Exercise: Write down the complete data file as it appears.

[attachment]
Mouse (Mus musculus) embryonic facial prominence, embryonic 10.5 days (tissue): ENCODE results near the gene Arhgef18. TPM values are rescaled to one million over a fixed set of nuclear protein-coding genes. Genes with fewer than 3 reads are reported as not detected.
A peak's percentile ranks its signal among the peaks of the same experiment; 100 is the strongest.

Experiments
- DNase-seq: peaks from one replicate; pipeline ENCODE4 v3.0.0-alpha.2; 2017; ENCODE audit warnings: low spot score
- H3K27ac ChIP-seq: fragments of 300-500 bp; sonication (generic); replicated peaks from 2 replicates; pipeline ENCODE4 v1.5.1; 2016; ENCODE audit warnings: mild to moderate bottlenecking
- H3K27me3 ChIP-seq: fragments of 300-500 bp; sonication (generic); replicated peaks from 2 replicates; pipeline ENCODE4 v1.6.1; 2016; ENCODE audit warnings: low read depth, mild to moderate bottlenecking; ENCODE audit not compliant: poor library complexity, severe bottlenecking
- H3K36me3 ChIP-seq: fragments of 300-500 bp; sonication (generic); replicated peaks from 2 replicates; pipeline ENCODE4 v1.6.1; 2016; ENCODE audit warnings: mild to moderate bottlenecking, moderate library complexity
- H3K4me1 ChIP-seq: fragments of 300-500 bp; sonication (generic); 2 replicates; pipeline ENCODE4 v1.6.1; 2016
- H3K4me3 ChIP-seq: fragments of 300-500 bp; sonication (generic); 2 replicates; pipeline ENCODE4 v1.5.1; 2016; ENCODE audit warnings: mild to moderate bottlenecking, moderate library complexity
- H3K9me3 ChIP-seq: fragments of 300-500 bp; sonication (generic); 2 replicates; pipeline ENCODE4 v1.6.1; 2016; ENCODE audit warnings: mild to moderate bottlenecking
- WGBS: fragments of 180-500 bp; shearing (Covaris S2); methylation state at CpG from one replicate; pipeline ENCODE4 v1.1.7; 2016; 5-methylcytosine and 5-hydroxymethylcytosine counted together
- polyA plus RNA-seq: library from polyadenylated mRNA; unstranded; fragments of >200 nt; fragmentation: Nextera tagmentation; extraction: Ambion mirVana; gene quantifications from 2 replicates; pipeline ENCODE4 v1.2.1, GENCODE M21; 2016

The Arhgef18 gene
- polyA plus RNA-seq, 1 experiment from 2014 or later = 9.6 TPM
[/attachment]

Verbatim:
Mouse (Mus musculus) embryonic facial prominence, embryonic 10.5 days (tissue): ENCODE results near the gene Arhgef18. TPM values are rescaled to one million over a fixed set of nuclear protein-coding genes. Genes with fewer than 3 reads are reported as not detected.
A peak's percentile ranks its signal among the peaks of the same experiment; 100 is the strongest.

Experiments
- DNase-seq: peaks from one replicate; pipeline ENCODE4 v3.0.0-alpha.2; 2017; ENCODE audit warnings: low spot score
- H3K27ac ChIP-seq: fragments of 300-500 bp; sonication (generic); replicated peaks from 2 replicates; pipeline ENCODE4 v1.5.1; 2016; ENCODE audit warnings: mild to moderate bottlenecking
- H3K27me3 ChIP-seq: fragments of 300-500 bp; sonication (generic); replicated peaks from 2 replicates; pipeline ENCODE4 v1.6.1; 2016; ENCODE audit warnings: low read depth, mild to moderate bottlenecking; ENCODE audit not compliant: poor library complexity, severe bottlenecking
- H3K36me3 ChIP-seq: fragments of 300-500 bp; sonication (generic); replicated peaks from 2 replicates; pipeline ENCODE4 v1.6.1; 2016; ENCODE audit warnings: mild to moderate bottlenecking, moderate library complexity
- H3K4me1 ChIP-seq: fragments of 300-500 bp; sonication (generic); 2 replicates; pipeline ENCODE4 v1.6.1; 2016
- H3K4me3 ChIP-seq: fragments of 300-500 bp; sonication (generic); 2 replicates; pipeline ENCODE4 v1.5.1; 2016; ENCODE audit warnings: mild to moderate bottlenecking, moderate library complexity
- H3K9me3 ChIP-seq: fragments of 300-500 bp; sonication (generic); 2 replicates; pipeline ENCODE4 v1.6.1; 2016; ENCODE audit warnings: mild to moderate bottlenecking
- WGBS: fragments of 180-500 bp; shearing (Covaris S2); methylation state at CpG from one replicate; pipeline ENCODE4 v1.1.7; 2016; 5-methylcytosine and 5-hydroxymethylcytosine counted together
- polyA plus RNA-seq: library from polyadenylated mRNA; unstranded; fragments of >200 nt; fragmentation: Nextera tagmentation; extraction: Ambion mirVana; gene quantifications from 2 replicates; pipeline ENCODE4 v1.2.1, GENCODE M21; 2016

The Arhgef18 gene
- polyA plus RNA-seq, 1 experiment from 2014 or later = 9.6 TPM